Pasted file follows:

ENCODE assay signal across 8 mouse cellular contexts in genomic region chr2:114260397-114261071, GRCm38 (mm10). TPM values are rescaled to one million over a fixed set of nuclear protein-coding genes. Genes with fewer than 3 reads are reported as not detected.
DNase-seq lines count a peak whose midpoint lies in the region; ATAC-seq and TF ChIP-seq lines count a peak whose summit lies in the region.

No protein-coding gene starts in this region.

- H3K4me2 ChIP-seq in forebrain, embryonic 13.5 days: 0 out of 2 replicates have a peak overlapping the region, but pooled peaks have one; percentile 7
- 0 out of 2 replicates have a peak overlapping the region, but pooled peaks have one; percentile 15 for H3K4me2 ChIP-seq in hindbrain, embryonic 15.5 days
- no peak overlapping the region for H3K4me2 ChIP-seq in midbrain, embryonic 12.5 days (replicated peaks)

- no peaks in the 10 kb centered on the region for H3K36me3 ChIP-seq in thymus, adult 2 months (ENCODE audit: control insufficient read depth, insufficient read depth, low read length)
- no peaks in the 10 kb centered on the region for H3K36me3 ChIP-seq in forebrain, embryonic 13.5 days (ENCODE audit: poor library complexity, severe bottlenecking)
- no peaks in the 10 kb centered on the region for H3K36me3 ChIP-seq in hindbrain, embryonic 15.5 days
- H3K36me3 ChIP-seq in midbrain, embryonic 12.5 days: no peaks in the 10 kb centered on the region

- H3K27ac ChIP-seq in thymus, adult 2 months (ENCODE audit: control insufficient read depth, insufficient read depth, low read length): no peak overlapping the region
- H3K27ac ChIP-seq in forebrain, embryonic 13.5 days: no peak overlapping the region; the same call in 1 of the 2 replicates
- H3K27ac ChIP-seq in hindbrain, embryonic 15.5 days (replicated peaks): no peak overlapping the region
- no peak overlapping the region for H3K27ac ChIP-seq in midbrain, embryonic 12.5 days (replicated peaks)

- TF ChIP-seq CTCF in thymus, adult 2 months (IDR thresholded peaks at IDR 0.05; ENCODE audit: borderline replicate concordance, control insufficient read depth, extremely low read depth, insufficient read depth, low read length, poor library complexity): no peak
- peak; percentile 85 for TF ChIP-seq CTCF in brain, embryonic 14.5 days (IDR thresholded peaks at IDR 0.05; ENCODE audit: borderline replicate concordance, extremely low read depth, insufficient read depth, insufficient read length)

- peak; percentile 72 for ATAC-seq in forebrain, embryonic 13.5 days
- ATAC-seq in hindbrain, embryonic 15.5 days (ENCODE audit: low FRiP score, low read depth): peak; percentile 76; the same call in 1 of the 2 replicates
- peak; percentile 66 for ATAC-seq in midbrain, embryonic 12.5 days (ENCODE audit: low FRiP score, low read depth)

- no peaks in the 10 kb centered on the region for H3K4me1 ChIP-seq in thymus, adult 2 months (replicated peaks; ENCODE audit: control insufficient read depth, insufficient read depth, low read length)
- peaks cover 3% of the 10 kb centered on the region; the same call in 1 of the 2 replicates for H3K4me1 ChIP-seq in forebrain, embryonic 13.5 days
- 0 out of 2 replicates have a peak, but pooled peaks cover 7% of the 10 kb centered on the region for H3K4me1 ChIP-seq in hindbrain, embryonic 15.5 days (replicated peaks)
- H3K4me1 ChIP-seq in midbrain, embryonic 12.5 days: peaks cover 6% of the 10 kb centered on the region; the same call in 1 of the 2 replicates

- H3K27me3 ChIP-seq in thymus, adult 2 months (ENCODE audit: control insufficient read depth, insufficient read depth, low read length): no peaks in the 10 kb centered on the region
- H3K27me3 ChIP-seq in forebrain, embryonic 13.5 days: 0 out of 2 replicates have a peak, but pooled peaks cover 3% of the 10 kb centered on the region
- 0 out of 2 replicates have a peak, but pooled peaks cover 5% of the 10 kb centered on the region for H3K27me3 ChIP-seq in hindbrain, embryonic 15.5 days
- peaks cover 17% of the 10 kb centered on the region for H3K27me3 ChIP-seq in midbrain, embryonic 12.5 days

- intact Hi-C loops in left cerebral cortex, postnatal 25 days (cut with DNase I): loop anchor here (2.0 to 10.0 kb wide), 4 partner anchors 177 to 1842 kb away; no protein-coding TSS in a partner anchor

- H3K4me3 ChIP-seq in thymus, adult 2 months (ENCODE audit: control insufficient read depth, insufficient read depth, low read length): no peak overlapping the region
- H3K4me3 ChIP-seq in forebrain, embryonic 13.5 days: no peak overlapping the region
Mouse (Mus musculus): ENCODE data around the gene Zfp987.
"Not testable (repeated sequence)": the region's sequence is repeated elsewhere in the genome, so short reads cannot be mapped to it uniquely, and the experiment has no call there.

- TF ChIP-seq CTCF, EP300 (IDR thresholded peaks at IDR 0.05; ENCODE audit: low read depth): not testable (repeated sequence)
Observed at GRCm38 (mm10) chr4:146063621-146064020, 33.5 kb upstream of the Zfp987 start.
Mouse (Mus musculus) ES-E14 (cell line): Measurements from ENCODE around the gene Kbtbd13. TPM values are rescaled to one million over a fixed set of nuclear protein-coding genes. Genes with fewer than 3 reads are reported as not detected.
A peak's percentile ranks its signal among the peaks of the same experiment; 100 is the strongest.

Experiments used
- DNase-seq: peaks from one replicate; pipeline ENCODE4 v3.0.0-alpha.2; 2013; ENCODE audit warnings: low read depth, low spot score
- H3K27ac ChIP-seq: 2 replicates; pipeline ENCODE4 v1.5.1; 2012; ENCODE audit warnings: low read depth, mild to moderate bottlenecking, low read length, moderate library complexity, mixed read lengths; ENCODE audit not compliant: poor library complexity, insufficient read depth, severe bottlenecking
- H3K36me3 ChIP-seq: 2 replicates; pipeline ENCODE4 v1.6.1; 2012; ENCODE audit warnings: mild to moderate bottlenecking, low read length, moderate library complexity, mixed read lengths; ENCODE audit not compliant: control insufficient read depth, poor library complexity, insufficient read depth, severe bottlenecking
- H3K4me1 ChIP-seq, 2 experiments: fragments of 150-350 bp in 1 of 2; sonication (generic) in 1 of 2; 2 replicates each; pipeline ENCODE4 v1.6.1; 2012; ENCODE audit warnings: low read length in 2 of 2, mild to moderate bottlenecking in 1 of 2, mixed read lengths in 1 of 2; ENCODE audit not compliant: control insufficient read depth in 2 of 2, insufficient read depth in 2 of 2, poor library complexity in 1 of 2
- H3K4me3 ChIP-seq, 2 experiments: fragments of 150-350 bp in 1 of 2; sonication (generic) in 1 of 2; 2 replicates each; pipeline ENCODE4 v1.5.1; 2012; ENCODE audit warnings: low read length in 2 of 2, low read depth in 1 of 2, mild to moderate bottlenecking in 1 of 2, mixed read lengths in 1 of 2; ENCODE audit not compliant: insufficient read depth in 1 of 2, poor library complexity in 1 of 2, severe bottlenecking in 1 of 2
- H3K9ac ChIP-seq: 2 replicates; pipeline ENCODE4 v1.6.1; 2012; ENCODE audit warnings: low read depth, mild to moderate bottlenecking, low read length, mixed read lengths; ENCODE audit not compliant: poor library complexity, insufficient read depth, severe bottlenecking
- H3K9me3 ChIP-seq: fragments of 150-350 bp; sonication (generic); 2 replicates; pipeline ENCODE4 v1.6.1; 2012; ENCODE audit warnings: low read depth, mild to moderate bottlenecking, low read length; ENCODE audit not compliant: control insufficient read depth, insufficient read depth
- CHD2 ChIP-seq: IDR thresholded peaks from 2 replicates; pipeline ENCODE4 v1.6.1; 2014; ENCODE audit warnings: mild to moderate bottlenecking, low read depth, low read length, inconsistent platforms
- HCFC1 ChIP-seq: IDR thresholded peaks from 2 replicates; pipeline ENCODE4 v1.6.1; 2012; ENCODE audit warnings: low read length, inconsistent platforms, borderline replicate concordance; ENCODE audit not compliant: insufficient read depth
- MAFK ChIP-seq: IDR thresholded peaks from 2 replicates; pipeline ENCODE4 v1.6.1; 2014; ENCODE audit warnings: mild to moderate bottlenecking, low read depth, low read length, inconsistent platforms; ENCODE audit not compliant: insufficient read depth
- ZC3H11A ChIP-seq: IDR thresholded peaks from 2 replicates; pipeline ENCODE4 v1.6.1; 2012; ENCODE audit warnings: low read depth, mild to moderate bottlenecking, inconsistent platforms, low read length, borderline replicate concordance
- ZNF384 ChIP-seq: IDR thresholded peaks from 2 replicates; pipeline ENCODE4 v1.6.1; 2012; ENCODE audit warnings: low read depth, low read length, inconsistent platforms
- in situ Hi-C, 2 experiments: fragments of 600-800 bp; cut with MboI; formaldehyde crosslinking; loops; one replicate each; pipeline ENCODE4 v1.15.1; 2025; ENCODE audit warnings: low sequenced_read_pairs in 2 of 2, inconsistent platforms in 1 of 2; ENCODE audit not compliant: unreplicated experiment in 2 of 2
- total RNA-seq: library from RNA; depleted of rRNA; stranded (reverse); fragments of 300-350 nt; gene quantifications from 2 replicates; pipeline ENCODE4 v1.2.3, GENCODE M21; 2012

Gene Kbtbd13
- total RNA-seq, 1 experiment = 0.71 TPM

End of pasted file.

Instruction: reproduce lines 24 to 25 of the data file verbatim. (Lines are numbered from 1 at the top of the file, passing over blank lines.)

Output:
- H3K27me3 ChIP-seq in thymus, adult 2 months (ENCODE audit: control insufficient read depth, insufficient read depth, low read length): no peaks in the 10 kb centered on the region
- H3K27me3 ChIP-seq in forebrain, embryonic 13.5 days: 0 out of 2 replicates have a peak, but pooled peaks cover 3% of the 10 kb centered on the region